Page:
A lot of Americans are leaving their IRAs when they leave their jobs
If you’re having trouble keeping track of your IRA or another retirement account, it could be that you’ve forgotten you had one.
One-third of Americans have left a retirement plan behind when they left a job, according to Teachers Insurance and Annuity Association of America (TIAA). That figure jumps highest for Gen Xers, with 43 percent leaving one behind, while 35 percent of millennials and 23 percent of baby boomers did the same.
“Many Americans think IRA rollovers are complicated or out of reach. But the industry has made great progress in streamlining the process,” says Kathie Andrade, CEO of TIAA’s Retail Financial Services business. “Most people can get a rollover started in the time it takes to make coffee.”
Confusion and misunderstanding are the main reasons why IRA and retirement contributions are lacking. According to the TIAA survey, nearly half of respondents say they don’t have enough money to save. But of those who do have IRAs, 20 percent of them contribute less than $250 a year.
“With so many competing financial priorities, it’s not surprising to find that Americans focus on their current needs,” says Andrade. “But by learning about the tax benefits of contributing to an IRA, they may find they can take the sting out of saving for their long-term goals.”
What we’re doing right
The good news: 91 percent of IRA contributors are positive about their retirement futures — compared to 64 percent of non-IRA contributors who aren’t confident. TIAA says how those contributors came to be so successful varies, including:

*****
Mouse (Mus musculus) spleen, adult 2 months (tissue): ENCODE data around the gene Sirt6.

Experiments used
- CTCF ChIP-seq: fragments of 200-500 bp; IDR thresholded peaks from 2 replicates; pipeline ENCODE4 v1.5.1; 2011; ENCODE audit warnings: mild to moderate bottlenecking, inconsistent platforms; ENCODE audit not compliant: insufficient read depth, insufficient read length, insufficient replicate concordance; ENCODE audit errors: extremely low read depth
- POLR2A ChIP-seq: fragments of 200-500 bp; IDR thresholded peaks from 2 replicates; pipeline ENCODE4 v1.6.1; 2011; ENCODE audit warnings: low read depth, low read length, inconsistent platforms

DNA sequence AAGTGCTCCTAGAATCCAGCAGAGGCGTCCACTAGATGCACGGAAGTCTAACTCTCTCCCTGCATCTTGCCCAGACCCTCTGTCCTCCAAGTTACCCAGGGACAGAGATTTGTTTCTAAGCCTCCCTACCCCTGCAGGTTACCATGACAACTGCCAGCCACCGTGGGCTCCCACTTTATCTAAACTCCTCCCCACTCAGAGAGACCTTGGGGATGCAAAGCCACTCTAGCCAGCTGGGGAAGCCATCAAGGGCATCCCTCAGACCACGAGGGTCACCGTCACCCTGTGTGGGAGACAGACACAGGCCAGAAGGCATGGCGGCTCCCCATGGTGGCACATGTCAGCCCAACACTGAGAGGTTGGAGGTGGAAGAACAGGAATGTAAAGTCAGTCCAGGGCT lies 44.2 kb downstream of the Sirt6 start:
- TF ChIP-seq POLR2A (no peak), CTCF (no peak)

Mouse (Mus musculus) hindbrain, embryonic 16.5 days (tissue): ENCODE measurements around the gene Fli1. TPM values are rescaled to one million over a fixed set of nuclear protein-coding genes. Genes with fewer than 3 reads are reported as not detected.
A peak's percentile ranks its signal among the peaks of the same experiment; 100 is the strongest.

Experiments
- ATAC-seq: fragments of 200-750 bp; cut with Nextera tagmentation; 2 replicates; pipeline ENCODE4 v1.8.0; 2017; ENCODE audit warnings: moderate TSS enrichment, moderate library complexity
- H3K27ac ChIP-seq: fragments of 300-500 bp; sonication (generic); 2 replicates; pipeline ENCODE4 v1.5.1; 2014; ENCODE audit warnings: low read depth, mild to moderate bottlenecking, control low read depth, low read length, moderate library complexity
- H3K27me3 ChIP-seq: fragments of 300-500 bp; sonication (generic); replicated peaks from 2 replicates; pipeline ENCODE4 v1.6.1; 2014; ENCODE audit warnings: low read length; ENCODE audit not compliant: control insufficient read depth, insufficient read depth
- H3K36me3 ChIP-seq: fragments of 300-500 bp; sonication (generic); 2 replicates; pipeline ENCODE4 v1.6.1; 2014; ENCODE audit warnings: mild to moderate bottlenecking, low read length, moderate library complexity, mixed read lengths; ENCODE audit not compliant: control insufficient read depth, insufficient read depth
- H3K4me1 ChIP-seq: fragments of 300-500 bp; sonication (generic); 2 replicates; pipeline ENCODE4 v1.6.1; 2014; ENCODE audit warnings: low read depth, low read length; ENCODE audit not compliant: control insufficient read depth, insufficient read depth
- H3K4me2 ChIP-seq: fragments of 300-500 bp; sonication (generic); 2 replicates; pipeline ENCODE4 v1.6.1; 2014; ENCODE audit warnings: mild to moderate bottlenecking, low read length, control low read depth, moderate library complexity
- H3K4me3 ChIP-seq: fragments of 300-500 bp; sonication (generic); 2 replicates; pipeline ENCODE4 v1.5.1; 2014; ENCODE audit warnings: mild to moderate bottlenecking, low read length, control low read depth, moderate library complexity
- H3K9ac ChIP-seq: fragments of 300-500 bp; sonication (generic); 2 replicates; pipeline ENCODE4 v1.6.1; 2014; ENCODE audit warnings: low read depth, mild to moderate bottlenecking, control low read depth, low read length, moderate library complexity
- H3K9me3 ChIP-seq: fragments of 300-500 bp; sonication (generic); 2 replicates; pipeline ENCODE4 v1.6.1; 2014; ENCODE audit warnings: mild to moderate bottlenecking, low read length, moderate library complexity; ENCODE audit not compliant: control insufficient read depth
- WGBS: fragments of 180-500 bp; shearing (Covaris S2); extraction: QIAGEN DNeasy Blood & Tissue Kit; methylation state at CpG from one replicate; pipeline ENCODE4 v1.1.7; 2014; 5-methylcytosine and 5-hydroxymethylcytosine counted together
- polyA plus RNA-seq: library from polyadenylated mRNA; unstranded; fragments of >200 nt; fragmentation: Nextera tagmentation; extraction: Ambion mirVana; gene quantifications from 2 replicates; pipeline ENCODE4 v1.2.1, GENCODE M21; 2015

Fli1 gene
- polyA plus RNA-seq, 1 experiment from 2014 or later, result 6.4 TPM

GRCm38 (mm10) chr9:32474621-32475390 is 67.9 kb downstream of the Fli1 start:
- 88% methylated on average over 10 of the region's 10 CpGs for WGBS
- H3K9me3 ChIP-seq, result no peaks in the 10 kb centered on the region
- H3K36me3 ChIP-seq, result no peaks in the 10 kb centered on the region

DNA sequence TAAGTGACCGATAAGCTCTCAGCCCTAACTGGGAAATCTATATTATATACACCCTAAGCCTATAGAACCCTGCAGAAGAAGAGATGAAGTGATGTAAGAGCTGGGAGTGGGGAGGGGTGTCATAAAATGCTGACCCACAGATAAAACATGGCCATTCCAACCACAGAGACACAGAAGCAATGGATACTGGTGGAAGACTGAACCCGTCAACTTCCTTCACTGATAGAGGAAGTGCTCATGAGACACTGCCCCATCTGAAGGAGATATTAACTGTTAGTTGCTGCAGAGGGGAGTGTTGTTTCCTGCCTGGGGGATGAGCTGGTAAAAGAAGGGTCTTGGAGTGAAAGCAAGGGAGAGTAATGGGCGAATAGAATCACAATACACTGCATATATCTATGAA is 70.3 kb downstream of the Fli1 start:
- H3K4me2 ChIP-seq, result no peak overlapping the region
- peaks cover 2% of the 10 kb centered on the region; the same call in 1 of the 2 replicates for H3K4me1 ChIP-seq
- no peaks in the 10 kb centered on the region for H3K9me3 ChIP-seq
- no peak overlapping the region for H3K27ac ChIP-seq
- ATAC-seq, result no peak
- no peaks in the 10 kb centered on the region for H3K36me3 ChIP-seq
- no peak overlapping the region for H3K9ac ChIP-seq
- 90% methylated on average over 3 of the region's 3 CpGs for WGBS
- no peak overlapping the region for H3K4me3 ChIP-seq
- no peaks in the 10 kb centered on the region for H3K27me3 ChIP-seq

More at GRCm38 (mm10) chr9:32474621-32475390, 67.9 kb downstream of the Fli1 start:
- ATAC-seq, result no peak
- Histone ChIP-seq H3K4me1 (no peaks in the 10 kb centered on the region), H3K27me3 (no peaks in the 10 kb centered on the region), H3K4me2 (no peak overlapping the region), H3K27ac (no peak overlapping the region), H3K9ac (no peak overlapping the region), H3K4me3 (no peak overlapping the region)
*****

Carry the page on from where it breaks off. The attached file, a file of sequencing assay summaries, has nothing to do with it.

- personal support from a financial adviser (40 percent),
- general educational information about IRAs (25 percent), and
- a clear and simple process to open an IRA (10 percent).
Help with starting and maintaining IRAs has longstanding positive effects, including great tax benefits. But even those with IRAs may not be using them efficiently, as more than half have IRAs at different institutions and 37 percent admit to having more than one.
What’s we’re doing wrong
Unfortunately, even those with IRAs may not be using them to their full potential. Even worse, those who don’t have or contribute to IRAs don’t do so because they don’t know enough about them. Half of millennials would get one after hearing about the benefits. But who they hear the benefits from matters: One-third admit learning the benefits from family and friends would jump-start their IRA investments. Nearly 80 percent of millennials don’t have an IRA right now.
“While people at every age can leverage the advantages of IRAs, younger adults stand to benefit the most,” the report says. “Not only do they have more years to make contributions, but they also can use IRAs for other financial goals, such as putting a down payment on a house.”
Broken down even further, women experience more setbacks than men when it comes to stocking away savings. Fifty-one percent of women, compared to 41 percent of men, say they don’t have any additional money to save — which is a major reason why they either don’t have IRAs or aren’t contributing to one.
Tell a millennial about starting an IRA. We all need to save, and it’s getting easier.
Article last modified on April 4, 2017. Published by Debt.com, LLC .